by Douglas Messier
Satellite companies will be able to bid for up to $9 billion in subsidies over the next decade under the Federal Communications Commission’s (FCC) 5G Fund for Rural America if they can meet a high standard for 5G mobile wireless service.
“We believe that adopting a round-trip latency requirement of 100 milliseconds or better for all areas better achieves our goal of ensuring access to services reasonably comparable to those in urban areas,” the FCC said. “One of the key benefits of 5G over other mobile technologies is reduced latency.”
“The Order also requires 5G Fund winning bidders to deploy networks providing 5G mobile broadband at speeds of a least 35/3 Mbps and meet interim deployment milestones beginning at the three-year mark and a final deployment milestone at the end of the sixth year,” the FCC said.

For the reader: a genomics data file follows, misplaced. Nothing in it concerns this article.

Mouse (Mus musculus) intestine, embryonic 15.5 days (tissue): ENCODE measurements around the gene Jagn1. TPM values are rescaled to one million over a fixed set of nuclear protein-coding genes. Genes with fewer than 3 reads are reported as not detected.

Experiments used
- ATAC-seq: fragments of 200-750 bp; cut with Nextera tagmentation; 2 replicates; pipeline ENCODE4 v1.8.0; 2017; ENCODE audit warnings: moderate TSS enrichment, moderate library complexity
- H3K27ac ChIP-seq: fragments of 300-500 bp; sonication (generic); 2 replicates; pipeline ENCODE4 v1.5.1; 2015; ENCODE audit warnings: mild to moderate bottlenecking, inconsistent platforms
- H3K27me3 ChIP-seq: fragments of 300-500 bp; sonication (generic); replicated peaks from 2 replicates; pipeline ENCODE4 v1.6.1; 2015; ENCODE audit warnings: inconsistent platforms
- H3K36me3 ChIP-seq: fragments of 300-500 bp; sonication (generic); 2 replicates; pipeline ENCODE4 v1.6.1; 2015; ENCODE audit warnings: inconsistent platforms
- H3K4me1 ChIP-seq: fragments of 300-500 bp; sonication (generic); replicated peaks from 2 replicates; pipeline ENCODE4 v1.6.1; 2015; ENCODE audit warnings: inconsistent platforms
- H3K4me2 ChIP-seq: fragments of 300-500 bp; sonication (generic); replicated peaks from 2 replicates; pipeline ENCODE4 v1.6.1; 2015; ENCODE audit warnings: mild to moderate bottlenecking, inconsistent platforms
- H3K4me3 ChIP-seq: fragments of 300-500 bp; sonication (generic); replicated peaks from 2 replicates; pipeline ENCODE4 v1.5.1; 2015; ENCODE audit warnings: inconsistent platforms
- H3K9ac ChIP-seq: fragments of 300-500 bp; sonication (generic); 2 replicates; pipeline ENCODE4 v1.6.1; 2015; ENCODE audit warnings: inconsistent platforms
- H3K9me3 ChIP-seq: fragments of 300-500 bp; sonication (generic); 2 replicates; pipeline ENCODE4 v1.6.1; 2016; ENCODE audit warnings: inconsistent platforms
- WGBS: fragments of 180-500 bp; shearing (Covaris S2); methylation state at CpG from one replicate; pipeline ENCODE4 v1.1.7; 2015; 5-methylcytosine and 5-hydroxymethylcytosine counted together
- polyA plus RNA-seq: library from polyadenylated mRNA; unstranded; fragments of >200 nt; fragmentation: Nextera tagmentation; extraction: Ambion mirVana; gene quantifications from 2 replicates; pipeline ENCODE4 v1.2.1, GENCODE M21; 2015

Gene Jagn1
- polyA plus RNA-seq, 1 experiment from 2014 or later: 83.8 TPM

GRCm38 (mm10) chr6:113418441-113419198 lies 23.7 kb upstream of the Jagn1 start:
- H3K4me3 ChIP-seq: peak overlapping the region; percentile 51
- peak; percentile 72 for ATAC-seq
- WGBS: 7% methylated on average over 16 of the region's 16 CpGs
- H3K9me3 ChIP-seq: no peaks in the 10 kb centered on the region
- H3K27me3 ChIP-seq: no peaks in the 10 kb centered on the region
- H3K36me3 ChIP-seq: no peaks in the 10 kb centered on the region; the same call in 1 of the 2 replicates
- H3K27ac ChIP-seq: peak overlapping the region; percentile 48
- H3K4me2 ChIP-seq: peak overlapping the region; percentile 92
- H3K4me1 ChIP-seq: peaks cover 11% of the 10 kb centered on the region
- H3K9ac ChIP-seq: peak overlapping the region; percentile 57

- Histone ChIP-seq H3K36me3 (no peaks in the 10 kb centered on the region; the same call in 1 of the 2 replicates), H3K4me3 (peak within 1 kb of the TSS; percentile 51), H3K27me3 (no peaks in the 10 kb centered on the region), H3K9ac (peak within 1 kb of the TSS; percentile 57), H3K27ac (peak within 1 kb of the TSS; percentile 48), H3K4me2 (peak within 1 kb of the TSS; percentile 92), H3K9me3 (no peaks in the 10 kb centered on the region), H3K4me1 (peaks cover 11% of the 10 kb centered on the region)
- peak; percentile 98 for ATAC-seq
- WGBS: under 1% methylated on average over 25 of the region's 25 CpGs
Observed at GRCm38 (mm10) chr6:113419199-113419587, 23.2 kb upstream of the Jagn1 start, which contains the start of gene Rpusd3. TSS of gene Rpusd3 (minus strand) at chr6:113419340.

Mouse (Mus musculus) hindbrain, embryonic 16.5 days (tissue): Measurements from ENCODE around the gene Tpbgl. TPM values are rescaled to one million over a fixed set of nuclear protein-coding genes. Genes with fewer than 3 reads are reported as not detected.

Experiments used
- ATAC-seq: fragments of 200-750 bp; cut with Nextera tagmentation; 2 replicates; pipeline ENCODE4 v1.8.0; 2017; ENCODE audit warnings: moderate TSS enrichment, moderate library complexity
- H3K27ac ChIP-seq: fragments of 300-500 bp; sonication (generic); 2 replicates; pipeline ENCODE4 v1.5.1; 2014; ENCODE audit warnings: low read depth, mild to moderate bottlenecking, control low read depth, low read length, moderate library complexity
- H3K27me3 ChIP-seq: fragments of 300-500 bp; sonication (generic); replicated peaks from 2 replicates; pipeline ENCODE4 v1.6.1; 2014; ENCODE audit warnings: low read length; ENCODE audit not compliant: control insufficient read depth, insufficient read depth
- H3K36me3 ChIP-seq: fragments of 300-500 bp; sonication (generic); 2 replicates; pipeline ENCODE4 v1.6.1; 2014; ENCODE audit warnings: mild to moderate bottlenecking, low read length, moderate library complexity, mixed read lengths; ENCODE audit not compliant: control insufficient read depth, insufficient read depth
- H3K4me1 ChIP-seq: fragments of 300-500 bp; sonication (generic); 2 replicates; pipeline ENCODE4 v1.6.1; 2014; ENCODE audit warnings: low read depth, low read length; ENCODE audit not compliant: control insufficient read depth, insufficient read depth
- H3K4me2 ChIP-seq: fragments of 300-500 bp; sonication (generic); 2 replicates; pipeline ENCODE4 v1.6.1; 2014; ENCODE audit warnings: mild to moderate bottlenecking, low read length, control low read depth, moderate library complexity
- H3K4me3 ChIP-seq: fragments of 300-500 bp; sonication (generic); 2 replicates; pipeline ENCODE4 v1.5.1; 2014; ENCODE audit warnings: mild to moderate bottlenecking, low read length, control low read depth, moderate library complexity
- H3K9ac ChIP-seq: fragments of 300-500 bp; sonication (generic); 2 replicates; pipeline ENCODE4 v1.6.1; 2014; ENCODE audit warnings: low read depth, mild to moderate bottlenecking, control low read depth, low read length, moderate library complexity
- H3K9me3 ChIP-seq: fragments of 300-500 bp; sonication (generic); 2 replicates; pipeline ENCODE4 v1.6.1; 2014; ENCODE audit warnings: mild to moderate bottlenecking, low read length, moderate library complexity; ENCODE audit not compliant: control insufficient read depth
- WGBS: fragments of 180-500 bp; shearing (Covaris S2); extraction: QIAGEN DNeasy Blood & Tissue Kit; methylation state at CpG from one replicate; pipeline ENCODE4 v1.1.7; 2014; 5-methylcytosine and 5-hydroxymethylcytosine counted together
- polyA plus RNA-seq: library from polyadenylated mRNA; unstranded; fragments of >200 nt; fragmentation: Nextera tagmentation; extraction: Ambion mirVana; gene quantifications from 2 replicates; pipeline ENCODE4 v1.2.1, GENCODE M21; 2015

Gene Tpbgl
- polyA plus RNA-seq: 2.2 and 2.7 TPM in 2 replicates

“Moreover, starting next year, carriers receiving legacy mobile high cost support must begin spending an increasing portion of their $382 million in support to bring 5G to rural, high cost areas,” the commission added.
The subsidies will be distributed in two separate auctions. Phase I will target up to $8 billion of support nationwide, with $680 million set aside to serve tribal lands.
“Phase II will provide at least an additional $1 billion, along with any unawarded funds from Phase I, to specifically target the deployment of technologically innovative 5G networks that facilitate precision agriculture,” the commission added.
Last month, three satellite broadband providers — Hughes, SpaceX and Viasat — were among 386 companies that qualified to bid on $20.4 billion in broadband subsidies under the FCC’s separate Rural Digital Opportunity Fund.